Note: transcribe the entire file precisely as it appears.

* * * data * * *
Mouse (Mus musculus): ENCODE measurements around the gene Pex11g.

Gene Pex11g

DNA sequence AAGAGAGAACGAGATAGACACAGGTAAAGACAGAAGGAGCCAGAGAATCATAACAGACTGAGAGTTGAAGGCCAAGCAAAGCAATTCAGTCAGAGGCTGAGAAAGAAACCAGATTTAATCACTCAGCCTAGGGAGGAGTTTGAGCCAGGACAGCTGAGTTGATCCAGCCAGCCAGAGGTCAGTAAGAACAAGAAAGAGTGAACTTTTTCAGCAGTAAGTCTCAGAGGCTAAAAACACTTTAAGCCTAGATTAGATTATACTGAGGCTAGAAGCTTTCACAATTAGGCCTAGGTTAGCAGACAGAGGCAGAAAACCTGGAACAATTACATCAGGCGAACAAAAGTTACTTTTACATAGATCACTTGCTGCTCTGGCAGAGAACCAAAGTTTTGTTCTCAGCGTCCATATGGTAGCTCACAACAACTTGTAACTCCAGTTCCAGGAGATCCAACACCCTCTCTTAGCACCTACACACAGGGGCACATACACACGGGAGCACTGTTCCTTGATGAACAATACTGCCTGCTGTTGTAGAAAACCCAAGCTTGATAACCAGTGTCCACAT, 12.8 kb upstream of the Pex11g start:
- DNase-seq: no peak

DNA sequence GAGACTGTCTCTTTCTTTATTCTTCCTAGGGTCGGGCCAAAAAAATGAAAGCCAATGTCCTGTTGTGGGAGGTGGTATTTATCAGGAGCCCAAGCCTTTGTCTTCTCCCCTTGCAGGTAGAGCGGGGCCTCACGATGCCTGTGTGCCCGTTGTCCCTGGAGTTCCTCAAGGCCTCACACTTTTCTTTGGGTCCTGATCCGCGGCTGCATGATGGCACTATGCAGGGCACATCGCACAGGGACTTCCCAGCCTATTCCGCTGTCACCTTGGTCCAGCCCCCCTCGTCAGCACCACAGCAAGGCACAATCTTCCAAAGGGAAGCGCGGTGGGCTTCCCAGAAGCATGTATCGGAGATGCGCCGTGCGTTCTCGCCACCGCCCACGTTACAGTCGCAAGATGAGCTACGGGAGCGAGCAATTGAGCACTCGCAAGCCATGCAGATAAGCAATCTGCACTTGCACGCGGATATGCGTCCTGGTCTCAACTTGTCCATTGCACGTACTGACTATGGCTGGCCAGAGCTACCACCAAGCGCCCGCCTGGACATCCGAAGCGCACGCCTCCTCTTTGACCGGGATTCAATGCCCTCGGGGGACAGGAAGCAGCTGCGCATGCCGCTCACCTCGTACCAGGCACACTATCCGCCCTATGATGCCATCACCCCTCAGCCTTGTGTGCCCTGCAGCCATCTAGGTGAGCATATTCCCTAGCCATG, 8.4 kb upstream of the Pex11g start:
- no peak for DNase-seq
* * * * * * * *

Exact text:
Mouse (Mus musculus): ENCODE measurements around the gene Pex11g.

Gene Pex11g

DNA sequence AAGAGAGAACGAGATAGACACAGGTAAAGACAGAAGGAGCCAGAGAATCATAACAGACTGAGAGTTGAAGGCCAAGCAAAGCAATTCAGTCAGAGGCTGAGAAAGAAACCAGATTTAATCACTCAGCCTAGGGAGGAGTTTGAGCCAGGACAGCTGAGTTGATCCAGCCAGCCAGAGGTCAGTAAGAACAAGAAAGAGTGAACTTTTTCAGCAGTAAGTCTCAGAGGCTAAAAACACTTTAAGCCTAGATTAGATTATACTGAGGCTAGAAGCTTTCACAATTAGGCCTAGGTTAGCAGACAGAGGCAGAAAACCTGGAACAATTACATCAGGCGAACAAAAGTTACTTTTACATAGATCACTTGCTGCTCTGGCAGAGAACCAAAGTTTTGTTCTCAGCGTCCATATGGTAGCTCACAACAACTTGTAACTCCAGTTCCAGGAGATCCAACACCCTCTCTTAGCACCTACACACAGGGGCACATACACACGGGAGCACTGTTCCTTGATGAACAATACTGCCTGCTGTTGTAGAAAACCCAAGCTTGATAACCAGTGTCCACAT, 12.8 kb upstream of the Pex11g start:
- DNase-seq: no peak

DNA sequence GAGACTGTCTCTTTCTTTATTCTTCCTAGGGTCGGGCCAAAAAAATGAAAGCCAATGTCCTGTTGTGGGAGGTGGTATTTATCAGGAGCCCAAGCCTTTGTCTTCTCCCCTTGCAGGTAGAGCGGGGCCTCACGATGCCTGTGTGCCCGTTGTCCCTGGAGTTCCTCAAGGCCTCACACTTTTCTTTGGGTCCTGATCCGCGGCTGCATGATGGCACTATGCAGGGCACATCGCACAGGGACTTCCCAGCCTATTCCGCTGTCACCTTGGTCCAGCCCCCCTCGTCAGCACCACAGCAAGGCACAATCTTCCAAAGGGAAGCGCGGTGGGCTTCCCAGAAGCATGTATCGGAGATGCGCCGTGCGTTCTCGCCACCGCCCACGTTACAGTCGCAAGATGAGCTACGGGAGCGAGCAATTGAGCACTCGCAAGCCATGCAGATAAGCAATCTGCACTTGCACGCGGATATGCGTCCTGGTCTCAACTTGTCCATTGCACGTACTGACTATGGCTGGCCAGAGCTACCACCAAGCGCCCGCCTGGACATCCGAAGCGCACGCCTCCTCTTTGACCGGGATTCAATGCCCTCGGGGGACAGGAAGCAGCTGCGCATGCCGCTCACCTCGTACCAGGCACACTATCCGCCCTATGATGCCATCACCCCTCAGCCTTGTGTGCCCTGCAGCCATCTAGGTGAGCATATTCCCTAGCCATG, 8.4 kb upstream of the Pex11g start:
- no peak for DNase-seq